Travel Medicine Vaccine Cuts Malaria Infections By 50%Posted by in Travel Medicine
In a recent study that will be relevant to travel medicine professionals, a new vaccine for malaria has reduced infections in children by about 50%. The study was conducted in Agogo, Ghana, Africa at Agogo Presbyterian Hospital.
The vaccine, which is called RTS,S, was studied for two decades at a cost of over $400 million. While the study has been published in the New England Journal of Medicine, the results will not be complete until 2014. The researchers are hopeful, however, that RTS,S will be the first effective vaccine for malaria, which kills in excess of 800,000 people annually worldwide.
Six thousand African infants were studied. The last years of the study will tell researchers how long the results of the vaccine last. They will also try the vaccine on younger babies. Thus far, the youngest children studied were five months old.
What is Malaria?
Malaria is an infectious disease resulting from a mosquito bite. The mosquito carries a parasite that is then passed into the bloodstream when someone is bitten by a malaria-carrying insect. Not all mosquitoes carry malaria; there are zones in the world where these types of mosquitoes, called anopheles mosquitoes, reside. They are only active at night.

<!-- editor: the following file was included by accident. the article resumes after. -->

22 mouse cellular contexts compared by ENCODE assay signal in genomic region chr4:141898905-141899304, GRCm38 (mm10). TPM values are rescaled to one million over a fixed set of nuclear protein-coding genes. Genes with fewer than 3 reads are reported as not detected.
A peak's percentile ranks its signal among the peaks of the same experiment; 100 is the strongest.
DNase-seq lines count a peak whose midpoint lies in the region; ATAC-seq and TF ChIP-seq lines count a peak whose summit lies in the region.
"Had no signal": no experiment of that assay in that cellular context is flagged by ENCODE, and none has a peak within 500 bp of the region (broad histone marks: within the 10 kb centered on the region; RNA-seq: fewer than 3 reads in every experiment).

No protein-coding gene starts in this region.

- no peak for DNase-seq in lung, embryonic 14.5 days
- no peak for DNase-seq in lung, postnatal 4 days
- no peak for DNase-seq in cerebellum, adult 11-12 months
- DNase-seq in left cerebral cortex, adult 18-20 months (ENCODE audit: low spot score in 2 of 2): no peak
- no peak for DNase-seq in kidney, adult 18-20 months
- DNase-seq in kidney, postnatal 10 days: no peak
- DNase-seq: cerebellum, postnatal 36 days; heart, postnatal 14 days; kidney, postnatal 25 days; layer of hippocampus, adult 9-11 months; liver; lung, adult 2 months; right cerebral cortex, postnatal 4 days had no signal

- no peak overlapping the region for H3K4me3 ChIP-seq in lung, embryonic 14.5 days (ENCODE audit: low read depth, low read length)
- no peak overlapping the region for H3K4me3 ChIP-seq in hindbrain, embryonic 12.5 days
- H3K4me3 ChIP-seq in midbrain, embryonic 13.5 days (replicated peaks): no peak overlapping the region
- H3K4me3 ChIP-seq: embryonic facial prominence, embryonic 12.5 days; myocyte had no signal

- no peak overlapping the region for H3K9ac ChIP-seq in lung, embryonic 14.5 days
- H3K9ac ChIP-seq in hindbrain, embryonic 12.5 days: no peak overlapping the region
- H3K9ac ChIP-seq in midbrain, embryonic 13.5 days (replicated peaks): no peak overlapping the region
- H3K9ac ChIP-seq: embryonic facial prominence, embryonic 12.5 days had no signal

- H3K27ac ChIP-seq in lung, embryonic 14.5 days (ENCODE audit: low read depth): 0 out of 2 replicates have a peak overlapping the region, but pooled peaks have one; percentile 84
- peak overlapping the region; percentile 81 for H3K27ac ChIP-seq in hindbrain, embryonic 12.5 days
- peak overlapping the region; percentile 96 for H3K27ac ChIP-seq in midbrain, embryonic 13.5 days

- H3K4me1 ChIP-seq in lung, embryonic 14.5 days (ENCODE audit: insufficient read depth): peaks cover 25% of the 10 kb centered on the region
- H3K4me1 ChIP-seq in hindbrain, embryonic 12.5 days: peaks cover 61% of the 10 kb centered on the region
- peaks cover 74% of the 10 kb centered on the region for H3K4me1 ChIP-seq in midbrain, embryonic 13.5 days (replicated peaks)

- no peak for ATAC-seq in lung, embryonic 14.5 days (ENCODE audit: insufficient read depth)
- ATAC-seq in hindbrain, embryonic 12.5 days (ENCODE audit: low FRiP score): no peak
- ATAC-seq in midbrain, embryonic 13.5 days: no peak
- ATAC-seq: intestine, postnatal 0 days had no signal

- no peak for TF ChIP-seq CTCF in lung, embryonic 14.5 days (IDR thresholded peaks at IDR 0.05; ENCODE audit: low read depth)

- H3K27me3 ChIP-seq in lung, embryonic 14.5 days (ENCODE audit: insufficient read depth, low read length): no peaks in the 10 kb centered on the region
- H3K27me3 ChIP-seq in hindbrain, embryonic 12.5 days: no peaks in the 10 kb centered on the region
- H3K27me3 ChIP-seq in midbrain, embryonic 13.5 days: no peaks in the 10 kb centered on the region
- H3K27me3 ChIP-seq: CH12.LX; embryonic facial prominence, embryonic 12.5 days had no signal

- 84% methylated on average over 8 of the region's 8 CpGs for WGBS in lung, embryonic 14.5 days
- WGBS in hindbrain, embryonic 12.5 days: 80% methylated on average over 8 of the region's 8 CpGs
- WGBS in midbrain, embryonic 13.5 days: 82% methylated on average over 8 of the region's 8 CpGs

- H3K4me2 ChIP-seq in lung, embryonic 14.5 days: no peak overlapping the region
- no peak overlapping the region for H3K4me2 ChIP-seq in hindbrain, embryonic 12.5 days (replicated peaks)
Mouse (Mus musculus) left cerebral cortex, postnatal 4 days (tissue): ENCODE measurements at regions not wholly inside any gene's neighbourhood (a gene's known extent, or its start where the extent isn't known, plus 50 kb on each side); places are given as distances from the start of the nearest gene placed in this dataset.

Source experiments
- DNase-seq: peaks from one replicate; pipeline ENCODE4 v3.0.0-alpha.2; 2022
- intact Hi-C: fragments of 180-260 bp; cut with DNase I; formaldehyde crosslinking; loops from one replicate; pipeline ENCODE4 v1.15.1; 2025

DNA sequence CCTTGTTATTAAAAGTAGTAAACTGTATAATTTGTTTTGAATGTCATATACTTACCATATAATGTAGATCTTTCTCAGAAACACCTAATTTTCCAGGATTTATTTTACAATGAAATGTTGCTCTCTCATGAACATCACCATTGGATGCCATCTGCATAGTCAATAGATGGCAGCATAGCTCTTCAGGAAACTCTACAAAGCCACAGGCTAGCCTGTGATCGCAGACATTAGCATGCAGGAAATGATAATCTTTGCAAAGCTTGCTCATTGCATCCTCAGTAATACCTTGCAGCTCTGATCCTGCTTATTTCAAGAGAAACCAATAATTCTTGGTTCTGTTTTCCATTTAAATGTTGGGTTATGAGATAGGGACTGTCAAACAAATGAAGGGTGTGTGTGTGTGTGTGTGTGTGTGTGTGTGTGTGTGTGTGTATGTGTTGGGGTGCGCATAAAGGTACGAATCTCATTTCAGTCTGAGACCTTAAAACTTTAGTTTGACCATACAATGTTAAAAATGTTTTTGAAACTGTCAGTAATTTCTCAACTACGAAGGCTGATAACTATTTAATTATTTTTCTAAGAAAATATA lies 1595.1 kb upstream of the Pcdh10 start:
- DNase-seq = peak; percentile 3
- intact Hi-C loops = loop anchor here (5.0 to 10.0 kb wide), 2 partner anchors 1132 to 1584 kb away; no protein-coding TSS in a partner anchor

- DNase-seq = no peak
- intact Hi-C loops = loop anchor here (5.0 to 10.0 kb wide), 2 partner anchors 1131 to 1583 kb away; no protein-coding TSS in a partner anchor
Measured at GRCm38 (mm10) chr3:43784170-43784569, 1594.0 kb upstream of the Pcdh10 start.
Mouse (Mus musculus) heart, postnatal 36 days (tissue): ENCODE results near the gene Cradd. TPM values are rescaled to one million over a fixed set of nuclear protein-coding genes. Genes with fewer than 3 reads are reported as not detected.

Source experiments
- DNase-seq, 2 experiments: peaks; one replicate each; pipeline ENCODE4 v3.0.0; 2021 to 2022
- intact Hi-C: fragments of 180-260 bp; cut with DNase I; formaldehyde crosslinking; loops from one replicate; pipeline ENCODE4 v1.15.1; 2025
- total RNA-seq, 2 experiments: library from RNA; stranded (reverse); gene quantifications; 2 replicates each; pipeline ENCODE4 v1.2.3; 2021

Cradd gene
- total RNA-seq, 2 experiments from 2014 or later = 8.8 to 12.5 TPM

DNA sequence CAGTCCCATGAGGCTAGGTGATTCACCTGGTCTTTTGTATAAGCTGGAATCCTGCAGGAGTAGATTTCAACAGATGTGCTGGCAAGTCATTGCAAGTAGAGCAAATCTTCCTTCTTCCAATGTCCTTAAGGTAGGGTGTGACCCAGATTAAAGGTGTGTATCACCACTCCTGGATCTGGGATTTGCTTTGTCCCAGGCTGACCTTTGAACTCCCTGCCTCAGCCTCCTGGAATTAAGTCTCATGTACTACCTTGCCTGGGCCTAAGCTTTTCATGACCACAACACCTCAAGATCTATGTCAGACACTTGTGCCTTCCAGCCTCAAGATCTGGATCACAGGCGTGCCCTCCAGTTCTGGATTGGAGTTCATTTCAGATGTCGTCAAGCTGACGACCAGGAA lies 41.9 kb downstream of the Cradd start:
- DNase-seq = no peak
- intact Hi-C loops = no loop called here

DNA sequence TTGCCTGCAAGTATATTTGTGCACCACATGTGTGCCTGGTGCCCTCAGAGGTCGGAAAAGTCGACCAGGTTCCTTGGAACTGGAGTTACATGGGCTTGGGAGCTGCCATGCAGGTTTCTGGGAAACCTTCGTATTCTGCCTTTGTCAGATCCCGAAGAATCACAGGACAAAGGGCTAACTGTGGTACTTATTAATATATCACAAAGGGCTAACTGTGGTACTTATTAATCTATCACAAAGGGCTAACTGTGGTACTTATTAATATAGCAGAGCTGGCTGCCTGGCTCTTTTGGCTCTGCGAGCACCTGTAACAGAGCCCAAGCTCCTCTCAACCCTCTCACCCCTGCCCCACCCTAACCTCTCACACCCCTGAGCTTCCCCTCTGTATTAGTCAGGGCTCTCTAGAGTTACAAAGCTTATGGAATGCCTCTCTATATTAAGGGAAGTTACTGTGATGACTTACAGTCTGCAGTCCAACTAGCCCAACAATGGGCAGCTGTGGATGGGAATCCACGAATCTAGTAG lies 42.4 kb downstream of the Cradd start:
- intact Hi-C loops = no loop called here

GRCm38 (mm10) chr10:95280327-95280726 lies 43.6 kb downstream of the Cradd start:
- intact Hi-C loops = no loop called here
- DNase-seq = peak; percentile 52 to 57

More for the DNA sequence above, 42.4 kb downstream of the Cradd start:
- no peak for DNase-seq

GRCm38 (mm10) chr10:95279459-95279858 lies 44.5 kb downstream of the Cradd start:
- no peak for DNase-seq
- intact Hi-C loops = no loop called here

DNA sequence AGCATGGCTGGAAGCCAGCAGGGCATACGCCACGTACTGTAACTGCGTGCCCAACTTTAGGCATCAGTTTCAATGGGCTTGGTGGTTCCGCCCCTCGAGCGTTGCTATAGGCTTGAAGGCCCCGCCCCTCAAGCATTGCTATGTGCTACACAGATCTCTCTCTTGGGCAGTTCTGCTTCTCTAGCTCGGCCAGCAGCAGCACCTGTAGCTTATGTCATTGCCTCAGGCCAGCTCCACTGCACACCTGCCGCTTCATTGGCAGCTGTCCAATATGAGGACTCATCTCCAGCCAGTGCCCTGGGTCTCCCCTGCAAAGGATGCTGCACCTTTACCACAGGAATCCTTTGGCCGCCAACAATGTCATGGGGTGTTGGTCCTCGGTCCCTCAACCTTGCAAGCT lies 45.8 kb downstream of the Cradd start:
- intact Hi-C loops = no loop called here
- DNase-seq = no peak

While the United States had anopheles mosquitoes in the past, insecticides killed them off during the 1950s. In Asia and Africa, in particular, however, the combination of malaria zones and poor access to health care leaves many people vulnerable to infection. An average of 225 million infections occur annually. Children are particularly vulnerable to dying from malaria, and the majority of deaths happen on the African continent.
The vaccine works with only the deadliest species of parasite transferred by the anopheles mosquito. There are four additional parasites that also cause malaria.
What This Means for Travel Medicine
For most western travelers, malaria is not life-threatening as long as they obtain medical attention when symptoms begin. The symptoms are often the same as the common cold, however, causing people to wait before they see a doctor.
If the vaccine proves viable in adults, as well as children, it could become a preventative vaccination for people who plan to travel into malaria zones. It is too soon to tell, however, if this will come to pass, and if such a vaccine becomes available, it will be years before it is approved and used in travel medicine in New Jersey or elsewhere.
To date, the only available preventative medications in travel medicine for malaria cause side effects in many people. In some cases, the parasites have become resistant to the medications, making malaria prevention very complex.
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